When I wrote the article, “Very Grand Emotions,” it went viral. Looking at the comment section on PsychCentral and our own website, and comments around social media where the article was shared, so many responses began like the following:
I don’t know if I’m autistic or not, but…
I have always known I was different, and this might be why…
I am not sure if I’m autistic, but this confirmed for me that I am definitely not neurotypical…
I am diagnosed with ADHD, but I’ve always felt like that only answered a few of my questions…
My child is autistic, and I think that maybe I am, too…
Since being in autistic advocacy, I’ve met many people who have identified themselves as allies; however, it was clear to me that they were definitely autistic. For the people I’ve gotten close enough to feel comfortable to bring it up, they have generally reacted with relief. They considered the allegation that they were autistic as a compliment.
Really, if you receive the statement, “I think you might be autistic” with profound relief and gratitude, then you’re likely autistic. If you’ve been browsing through other unofficial labels — like empath, highly-sensitive, indigo child, etc.– trying to figure out why you’re so different, you might be a NeuroLurker.
There are quite a few neurotypes that fall under the umbrella of “Neurodivergent,” and we tend to share a lot of traits. Outside of autism, there is also ADHD, dyslexia, sensory processing disorder, Tourette Syndrome, etc. that can have overlapping characteristics with autistic people.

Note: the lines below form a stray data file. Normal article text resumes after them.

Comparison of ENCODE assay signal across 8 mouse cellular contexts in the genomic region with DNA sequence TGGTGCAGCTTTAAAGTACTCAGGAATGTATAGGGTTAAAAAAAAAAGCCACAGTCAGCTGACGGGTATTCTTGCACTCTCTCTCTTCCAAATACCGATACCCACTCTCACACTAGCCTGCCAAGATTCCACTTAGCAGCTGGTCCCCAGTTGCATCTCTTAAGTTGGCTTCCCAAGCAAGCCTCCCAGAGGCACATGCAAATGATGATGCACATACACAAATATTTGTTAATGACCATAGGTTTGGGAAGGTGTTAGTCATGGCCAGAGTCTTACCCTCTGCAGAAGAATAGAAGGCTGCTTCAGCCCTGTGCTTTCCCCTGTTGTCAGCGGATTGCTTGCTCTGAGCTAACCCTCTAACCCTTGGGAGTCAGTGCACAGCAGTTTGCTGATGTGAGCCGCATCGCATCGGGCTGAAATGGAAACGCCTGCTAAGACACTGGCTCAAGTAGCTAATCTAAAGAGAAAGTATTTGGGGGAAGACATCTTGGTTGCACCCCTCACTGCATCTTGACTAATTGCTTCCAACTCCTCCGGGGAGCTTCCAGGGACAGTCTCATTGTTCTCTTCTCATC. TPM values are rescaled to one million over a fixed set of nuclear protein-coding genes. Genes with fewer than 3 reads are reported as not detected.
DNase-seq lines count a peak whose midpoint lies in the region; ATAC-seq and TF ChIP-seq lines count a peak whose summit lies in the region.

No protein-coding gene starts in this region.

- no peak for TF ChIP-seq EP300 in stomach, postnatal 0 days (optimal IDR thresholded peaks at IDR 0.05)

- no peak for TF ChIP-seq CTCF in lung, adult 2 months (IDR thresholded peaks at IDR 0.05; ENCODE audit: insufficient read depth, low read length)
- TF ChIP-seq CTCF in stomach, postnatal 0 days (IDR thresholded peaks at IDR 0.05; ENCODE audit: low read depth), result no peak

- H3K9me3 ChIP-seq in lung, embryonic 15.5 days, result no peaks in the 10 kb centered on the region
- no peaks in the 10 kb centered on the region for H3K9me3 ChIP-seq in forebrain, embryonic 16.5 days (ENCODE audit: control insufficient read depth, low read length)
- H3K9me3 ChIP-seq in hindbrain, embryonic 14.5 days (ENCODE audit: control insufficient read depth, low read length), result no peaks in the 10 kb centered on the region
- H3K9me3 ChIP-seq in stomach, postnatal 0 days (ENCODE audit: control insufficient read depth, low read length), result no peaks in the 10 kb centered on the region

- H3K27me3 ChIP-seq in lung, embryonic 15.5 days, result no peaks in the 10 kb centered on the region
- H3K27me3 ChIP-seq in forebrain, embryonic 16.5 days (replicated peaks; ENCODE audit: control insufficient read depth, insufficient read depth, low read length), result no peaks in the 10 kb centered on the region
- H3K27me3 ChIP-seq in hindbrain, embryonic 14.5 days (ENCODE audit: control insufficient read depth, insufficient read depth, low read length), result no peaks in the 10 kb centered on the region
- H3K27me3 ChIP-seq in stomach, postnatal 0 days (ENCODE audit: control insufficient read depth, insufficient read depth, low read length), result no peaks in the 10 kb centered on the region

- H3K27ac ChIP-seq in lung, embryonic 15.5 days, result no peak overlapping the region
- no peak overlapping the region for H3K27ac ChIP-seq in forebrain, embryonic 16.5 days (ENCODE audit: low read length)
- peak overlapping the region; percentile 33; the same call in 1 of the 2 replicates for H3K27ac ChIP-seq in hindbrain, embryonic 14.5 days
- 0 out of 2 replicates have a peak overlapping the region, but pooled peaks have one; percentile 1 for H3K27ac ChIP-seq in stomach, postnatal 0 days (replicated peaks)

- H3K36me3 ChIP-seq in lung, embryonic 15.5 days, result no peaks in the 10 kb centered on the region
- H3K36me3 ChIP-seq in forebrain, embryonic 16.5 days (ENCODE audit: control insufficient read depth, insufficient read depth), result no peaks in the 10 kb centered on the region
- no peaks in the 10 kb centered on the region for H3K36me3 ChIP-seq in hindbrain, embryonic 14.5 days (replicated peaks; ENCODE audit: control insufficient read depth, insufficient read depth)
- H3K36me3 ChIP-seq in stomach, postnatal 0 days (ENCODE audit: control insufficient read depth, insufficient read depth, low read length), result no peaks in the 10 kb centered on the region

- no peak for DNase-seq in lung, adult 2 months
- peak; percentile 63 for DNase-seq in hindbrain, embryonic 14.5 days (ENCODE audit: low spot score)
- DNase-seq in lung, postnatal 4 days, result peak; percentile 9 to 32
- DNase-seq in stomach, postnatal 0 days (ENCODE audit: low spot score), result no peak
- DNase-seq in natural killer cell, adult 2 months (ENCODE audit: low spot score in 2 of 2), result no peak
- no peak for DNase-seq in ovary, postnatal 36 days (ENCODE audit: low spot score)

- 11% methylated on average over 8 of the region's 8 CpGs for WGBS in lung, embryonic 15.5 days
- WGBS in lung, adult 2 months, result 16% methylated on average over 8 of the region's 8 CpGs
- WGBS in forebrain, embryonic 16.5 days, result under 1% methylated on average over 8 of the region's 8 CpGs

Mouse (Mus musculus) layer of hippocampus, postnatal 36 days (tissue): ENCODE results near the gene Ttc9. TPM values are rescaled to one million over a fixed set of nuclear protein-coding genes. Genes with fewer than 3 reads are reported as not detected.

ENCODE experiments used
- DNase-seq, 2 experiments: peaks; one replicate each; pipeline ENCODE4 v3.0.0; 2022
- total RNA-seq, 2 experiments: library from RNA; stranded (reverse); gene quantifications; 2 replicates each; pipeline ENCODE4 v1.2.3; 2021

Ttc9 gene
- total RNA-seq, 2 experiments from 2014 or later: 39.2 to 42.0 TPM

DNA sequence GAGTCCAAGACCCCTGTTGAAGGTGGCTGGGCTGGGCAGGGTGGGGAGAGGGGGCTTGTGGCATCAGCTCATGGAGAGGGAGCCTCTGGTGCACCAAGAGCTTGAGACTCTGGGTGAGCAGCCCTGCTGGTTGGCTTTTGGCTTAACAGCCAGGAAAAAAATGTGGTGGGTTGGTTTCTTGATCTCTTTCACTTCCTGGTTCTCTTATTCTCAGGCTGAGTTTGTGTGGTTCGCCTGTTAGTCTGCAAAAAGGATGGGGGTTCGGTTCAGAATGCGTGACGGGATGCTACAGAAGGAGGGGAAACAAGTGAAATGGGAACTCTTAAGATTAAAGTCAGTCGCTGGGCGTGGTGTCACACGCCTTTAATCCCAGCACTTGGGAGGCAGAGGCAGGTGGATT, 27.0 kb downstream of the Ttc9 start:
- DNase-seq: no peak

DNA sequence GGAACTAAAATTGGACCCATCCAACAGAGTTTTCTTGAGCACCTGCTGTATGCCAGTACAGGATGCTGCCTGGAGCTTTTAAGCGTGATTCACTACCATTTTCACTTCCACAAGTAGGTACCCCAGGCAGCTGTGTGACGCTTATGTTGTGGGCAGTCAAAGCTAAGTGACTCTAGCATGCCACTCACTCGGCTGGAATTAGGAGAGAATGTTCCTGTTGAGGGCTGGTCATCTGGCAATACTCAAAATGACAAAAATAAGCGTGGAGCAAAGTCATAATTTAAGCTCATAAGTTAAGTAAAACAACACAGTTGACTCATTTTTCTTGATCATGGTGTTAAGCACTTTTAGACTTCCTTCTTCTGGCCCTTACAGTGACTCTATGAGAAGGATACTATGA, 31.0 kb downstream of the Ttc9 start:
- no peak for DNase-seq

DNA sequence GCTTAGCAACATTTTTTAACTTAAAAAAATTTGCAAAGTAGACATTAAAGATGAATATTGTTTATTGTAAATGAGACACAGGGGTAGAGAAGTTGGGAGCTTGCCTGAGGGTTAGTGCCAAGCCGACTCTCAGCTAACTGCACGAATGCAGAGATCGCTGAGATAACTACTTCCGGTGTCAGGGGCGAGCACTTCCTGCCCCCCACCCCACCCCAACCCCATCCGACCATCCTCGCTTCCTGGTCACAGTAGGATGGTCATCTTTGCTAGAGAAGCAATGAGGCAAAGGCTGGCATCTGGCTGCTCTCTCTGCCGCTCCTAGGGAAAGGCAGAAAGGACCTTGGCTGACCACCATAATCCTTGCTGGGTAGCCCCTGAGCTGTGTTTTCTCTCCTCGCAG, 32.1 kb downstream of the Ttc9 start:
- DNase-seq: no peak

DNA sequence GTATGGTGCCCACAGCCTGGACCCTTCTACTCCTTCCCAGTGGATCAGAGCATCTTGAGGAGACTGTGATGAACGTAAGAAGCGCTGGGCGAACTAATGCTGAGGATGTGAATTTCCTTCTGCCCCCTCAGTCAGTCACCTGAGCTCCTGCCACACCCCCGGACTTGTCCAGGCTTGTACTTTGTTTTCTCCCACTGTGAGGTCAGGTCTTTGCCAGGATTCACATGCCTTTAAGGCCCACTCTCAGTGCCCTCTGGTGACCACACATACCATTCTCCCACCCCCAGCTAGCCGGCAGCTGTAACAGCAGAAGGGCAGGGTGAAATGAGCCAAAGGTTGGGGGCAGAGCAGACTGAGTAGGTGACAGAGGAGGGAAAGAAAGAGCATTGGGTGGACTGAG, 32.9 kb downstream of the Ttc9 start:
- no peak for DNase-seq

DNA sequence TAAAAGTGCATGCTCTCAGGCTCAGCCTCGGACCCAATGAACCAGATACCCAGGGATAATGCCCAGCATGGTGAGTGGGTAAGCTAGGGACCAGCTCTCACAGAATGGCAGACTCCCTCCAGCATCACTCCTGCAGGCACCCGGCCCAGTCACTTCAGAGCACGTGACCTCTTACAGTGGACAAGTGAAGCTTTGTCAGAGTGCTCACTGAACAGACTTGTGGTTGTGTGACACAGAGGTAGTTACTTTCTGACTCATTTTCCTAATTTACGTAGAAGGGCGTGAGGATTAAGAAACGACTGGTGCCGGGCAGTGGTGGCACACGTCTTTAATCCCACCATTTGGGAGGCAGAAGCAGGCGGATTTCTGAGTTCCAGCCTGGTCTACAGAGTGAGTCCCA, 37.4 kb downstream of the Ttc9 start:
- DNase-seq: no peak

But, if you were born in a rural area where diagnostics and awareness was behind, or if you were born before the late 90s, it’s very likely that you weren’t diagnosed. Many– perhaps most– of our contributors at NeuroClastic weren’t diagnosed until adulthood, some into their 50s, 60s, and even 70s.
If one (or both) of your parents was also neurodivergent, then your traits and behaviors may have gone unnoticed because to them, they seemed “normal.”
Even now, in 2020, it’s very difficult to be diagnosed as autistic in adulthood. I asked a group of psychologists one time how much education they had about autism, and even those who received their graduate degrees in the last few years could only recall a brief mention in childhood development courses. Many couldn’t recall any mention of autism.
Stereotypes about what it means to be autistic also prevent people from finding their way to a diagnosis or recognizing their own traits. I had a graduate degree in psychology, and in education, and taught in public schools for more than a decade. Then, I married an autistic man. I still didn’t realize that I was autistic because I had no idea what it actually meant to be autistic and female/nonbinary, or autistic and adult outside of a stereotypical profile.
I didn’t realize that I was autistic until a friend pointed out that almost all of the characters in a novel I was working on were autistic. Even the one I had internally diagnosed with a personality disorder. That’s because I hadn’t heard of masking, and how someone can be like a human shape-shifter, adapting to their environments because they had studied human behavior so hard that they could become anyone in order to survive.
Here are a few excerpts from that (still unpublished) novel about the female autistic character who led me to my own awareness and diagnosis:
She was undeniably beautiful and equally as brilliant, fiery and complicated, a plasma that would sooner assume the shape of a container than be broken down to fit inside.